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Computer to combat child obesity

By Josefine Volqvartz

Obesity is one of the major threats to children's health.
Technology (general)
Great Britain

LONDON, England (CNN) -- A new computer therapy is being used to tackle obesity in children.

Connected to a small dining set, consisting of scales and a plate, a mini computer teaches children how to eat and reminds them when to stop.

"In obese people, hunger signals from the stomach to the brain stop functioning. But the new computer system teaches the children how to receive these messages again," says Dr. Julian Hamilton-Shield, the Bristol University senior lecturer leading the therapy trials.

While eating, children are continuously asked by the computer to register a level of fullness and -- through the process of re-association -- the hunger signals are gradually revived.

The computer, called a Mandometer, records and stores the weight loss from the plate when children eat. As the food is leaving the plate, a curve is generated on the computer screen indicating whether the child is eating too quickly.

"Children with weight problems often eat to quickly. We want them to eat steadily and slowly and the system teaches them to slow down. It's a bit like retraining," says Hamilton-Shield.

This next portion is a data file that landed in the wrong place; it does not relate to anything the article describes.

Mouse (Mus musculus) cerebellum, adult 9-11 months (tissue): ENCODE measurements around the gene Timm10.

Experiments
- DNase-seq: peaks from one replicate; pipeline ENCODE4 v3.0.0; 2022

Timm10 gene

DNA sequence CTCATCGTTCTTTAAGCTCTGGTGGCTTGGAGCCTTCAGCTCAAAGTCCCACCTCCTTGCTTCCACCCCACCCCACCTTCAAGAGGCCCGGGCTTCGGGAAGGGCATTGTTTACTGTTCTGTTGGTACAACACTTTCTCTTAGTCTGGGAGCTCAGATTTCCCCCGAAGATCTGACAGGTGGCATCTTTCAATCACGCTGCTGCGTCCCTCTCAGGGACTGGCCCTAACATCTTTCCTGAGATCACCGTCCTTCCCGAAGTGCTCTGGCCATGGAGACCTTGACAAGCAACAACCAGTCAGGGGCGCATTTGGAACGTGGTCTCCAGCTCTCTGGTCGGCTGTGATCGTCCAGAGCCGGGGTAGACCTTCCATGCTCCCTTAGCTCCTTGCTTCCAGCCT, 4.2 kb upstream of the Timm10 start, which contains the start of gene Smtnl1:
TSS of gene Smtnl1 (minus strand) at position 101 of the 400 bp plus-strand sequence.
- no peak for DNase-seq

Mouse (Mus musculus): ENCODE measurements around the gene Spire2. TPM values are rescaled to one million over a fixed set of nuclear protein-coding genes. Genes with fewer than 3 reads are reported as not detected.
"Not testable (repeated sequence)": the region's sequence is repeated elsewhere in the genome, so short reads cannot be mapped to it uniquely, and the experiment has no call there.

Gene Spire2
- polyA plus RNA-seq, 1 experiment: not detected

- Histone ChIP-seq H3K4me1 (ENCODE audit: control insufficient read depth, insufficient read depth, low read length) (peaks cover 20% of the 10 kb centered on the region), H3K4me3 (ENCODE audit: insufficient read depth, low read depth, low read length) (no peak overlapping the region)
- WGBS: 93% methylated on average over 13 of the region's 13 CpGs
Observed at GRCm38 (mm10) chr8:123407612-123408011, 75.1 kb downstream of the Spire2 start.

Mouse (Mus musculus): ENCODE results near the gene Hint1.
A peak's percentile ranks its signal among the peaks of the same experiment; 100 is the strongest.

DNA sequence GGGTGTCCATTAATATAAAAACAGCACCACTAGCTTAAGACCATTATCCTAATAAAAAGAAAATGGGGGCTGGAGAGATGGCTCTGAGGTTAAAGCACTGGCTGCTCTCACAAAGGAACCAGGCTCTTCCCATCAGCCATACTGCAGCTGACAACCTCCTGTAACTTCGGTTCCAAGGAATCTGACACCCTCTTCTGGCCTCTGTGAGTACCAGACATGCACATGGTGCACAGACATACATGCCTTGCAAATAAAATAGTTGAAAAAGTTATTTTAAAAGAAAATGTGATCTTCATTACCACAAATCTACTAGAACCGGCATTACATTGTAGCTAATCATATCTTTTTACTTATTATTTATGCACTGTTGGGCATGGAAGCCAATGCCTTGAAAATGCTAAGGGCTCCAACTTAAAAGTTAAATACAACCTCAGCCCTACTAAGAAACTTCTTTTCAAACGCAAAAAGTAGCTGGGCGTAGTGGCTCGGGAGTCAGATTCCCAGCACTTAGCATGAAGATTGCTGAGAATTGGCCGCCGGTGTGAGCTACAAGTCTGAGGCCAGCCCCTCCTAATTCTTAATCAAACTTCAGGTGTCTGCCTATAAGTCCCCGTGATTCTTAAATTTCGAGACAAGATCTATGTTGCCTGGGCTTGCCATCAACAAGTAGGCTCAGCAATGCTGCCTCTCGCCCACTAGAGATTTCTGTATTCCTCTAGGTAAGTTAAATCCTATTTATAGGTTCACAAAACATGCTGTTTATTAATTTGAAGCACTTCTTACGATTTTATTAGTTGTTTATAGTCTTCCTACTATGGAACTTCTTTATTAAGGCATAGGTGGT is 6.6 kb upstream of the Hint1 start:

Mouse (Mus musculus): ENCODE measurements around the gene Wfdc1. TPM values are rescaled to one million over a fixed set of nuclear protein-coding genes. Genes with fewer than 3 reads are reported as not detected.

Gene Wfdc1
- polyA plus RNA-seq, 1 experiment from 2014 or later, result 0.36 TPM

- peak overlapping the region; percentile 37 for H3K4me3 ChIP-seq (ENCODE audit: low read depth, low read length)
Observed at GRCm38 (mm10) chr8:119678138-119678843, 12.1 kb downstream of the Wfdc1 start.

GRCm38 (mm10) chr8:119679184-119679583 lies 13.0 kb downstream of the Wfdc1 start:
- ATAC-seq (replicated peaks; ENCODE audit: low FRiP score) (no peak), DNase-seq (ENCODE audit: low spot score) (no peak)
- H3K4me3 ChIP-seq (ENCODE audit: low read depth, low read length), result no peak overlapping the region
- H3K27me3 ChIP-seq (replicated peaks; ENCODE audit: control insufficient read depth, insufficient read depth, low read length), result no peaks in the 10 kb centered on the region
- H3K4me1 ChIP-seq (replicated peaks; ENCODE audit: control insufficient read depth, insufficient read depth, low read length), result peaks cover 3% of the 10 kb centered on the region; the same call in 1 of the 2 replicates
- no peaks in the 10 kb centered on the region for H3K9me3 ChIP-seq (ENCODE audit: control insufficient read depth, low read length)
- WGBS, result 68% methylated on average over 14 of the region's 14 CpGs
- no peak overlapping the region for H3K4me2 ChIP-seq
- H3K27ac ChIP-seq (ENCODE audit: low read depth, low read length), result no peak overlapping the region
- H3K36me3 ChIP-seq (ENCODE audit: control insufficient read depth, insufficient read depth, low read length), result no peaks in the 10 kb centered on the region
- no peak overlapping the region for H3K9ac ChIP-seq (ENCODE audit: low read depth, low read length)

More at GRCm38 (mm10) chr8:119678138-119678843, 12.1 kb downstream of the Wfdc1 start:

Obesity now represents one of the major threats to the future health of children. About one in five boys and one in four girls aged two to 15 in England are overweight. But so far no treatments have proven effective in treating children.

London nutritionist Seema Khajuria welcomes the new technology, but doubts it will work without strict supervision.

"The children will need to have strong will power to avoid junk foods and drinks and had they been strong willed they would not have been obese in the first place."

The Mandometer was developed in Sweden, but is currently undergoing further development at the University of Bristol, with £120,000 ($224,400) in funding from BUPA -- a global health and care organization.

"The BUPA foundation is extremely encouraged by this trial which is looking at new ways of tackling the problem," says Dr. Andrew Vallance-Owen, governor of the foundation.

The system could be on the market in two years time. At first, it would be administered by medical clinics. "At a later stage, it could be developed into a self-sufficient system monitoring and providing feedback," says Hamilton-Shield.

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